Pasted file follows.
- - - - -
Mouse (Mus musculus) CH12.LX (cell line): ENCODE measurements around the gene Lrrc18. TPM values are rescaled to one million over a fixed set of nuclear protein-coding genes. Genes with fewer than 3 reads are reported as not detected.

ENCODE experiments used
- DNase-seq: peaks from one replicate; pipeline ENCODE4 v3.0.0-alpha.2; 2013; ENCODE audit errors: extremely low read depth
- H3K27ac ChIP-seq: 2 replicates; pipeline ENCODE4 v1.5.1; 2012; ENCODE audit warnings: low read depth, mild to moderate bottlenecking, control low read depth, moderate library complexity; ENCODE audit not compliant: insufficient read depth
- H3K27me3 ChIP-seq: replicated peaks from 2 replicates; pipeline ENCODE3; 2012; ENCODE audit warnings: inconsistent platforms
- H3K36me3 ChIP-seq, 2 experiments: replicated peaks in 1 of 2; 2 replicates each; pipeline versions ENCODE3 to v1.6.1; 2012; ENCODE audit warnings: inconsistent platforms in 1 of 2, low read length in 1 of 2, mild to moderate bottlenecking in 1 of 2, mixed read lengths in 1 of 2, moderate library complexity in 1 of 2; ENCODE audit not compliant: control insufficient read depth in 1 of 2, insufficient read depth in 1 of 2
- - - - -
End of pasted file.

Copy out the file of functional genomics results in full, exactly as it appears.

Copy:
Mouse (Mus musculus) CH12.LX (cell line): ENCODE measurements around the gene Lrrc18. TPM values are rescaled to one million over a fixed set of nuclear protein-coding genes. Genes with fewer than 3 reads are reported as not detected.

ENCODE experiments used
- DNase-seq: peaks from one replicate; pipeline ENCODE4 v3.0.0-alpha.2; 2013; ENCODE audit errors: extremely low read depth
- H3K27ac ChIP-seq: 2 replicates; pipeline ENCODE4 v1.5.1; 2012; ENCODE audit warnings: low read depth, mild to moderate bottlenecking, control low read depth, moderate library complexity; ENCODE audit not compliant: insufficient read depth
- H3K27me3 ChIP-seq: replicated peaks from 2 replicates; pipeline ENCODE3; 2012; ENCODE audit warnings: inconsistent platforms
- H3K36me3 ChIP-seq, 2 experiments: replicated peaks in 1 of 2; 2 replicates each; pipeline versions ENCODE3 to v1.6.1; 2012; ENCODE audit warnings: inconsistent platforms in 1 of 2, low read length in 1 of 2, mild to moderate bottlenecking in 1 of 2, mixed read lengths in 1 of 2, moderate library complexity in 1 of 2; ENCODE audit not compliant: control insufficient read depth in 1 of 2, insufficient read depth in 1 of 2